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Americans can now legally bring back Cuban cigars

A man holds a cigar in his mouth during a gathering beside the U.S. Interests Section diplomatic mission in Havana, September 12, 2013. Cuba held a day of protest on Thursday over four intelligence agents imprisoned in the United States, displaying yellow ribbons to show national support for bringing the men home on the 15th anniversary of their arrest in Florida. The men were convicted in 2001 of conspiring to spy on Cuban exile groups and U.S. military activities as part of an espionage ring called the "Wasp Network." REUTERS/Desmond Boylan (CUBA - Tags: POLITICS) - RTX13J1K
Reuters/Desmond Boylan
Now he can smoke a Montecristo no. 2.
By Zach Wener-Fligner
Published Last updated This article is more than 2 years old.

US president Barack Obama announced plans yesterday to re-establish diplomatic relations with Cuba and ease travel and trade restrictions. And that means now Cuba’s famed rum and cigars can be brought legally into the US.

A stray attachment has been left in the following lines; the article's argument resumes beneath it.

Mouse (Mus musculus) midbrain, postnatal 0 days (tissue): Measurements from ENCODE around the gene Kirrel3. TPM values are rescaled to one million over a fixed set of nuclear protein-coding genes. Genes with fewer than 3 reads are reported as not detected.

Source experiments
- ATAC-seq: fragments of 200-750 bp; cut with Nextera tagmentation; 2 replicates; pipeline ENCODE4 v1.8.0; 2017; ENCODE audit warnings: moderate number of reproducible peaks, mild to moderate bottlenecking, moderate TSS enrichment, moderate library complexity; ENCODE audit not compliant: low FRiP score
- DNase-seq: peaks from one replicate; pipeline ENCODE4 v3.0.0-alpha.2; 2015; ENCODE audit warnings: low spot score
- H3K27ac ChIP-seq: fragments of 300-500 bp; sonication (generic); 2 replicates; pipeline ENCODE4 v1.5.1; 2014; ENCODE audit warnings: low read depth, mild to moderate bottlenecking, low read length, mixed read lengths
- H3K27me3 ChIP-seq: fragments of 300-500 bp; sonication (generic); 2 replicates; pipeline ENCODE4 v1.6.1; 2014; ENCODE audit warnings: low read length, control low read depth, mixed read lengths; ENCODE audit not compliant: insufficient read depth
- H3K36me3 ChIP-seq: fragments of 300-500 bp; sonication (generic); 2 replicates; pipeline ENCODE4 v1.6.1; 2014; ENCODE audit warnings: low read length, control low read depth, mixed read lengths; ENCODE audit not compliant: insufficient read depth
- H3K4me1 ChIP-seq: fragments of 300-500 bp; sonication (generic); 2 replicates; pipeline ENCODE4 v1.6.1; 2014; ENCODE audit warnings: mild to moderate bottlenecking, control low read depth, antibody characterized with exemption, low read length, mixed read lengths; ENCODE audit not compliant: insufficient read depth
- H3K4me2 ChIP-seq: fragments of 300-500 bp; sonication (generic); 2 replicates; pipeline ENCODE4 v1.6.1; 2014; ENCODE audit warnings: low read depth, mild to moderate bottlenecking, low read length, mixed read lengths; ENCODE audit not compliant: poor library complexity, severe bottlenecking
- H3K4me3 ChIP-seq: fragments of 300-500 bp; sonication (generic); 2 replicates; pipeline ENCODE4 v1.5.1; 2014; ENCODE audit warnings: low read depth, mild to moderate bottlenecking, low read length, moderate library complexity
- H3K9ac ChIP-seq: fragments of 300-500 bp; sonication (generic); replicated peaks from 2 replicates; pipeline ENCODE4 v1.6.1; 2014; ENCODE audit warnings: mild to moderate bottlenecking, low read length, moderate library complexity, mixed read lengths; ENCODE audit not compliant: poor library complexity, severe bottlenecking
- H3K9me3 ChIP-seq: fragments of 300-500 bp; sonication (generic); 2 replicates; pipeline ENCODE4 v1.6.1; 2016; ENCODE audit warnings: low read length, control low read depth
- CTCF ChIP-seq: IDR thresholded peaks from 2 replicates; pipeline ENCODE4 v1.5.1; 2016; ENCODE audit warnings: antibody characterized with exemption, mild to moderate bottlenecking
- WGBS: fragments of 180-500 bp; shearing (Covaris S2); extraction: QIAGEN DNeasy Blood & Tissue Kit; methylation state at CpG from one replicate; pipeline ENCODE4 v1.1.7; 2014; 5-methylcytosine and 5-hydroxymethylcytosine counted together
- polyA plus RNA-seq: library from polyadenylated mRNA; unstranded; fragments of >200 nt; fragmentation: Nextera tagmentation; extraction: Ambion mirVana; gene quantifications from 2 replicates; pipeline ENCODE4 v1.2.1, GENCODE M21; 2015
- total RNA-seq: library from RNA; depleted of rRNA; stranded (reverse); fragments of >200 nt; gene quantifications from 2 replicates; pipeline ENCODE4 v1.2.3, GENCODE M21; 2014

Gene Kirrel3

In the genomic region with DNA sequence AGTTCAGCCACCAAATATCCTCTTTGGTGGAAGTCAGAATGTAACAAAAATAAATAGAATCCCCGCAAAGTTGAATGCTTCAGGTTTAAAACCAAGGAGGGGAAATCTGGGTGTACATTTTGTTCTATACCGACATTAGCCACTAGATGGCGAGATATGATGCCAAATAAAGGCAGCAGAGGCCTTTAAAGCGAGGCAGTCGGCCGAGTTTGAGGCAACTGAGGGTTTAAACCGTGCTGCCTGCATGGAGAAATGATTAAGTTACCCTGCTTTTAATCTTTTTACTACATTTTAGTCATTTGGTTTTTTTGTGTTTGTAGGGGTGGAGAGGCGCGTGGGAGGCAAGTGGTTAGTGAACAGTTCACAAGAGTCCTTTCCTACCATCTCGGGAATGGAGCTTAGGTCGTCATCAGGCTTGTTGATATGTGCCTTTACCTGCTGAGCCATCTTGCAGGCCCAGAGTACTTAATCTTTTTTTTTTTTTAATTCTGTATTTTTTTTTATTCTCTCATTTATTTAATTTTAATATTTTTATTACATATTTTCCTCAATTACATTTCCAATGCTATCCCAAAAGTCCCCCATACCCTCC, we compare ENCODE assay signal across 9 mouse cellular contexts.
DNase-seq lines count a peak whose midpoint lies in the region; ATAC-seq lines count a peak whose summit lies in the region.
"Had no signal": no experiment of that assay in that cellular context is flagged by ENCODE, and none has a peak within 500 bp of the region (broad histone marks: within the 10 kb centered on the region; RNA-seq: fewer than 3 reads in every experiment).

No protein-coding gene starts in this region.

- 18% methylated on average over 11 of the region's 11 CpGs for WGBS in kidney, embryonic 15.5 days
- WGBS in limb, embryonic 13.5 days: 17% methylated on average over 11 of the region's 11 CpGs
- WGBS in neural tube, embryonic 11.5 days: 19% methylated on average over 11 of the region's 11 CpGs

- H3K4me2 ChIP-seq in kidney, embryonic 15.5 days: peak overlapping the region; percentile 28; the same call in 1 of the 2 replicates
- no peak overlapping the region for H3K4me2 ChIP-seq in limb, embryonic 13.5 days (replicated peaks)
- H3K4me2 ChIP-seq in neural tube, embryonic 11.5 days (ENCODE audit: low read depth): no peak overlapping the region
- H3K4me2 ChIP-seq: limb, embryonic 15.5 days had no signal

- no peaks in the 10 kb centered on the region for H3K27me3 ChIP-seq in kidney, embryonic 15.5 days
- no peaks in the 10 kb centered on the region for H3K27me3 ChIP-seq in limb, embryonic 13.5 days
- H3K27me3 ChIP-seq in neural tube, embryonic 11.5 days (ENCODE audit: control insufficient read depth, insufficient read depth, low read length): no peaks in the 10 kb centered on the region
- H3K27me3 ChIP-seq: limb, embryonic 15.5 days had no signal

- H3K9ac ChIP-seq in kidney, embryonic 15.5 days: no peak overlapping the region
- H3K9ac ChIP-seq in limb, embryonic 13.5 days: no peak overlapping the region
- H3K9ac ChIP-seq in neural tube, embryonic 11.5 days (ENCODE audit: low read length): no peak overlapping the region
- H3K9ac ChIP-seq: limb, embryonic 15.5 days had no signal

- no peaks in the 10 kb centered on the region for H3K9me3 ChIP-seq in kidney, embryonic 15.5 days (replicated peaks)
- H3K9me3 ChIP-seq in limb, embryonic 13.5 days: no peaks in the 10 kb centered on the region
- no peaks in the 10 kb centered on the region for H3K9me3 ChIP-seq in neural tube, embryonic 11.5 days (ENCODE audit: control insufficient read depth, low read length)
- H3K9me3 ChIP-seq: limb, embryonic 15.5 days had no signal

The policy is restrictive. The embargo on Cuban goods is still intact, which means that imports from Cuba are illegal, for the most part. Authorized American travelers to Cuba, however, are allowed to bring $400 worth of goods—including up to $100 each of tobacco and alcohol products—back into the US. (As the New York Post notes, that’s two Cohiba Corono Especiales and three bottles of Havana Club, going by prices listed on Canadian websites.)

Re-selling any of those goods is also illegal, which means that, aside from those who are explicitly allowed to travel to Cuba—which includes journalists, humanitarian workers, performers, and people visiting “a close relative”—Americans are still out of luck.

The US would have to remove the embargo for that to change, which could happen soon. On Wednesday, Obama called for an “honest and serious debate about lifting” it. That would likely shake up the $13 billion cigar market in the US with new demand for Cuban cigars. They’ve been a hot item since John F. Kennedy famously sent an aide to acquire a store of 1,200 of them before imposing the embargo in 1962. Whether the craze has merit is up for debate.

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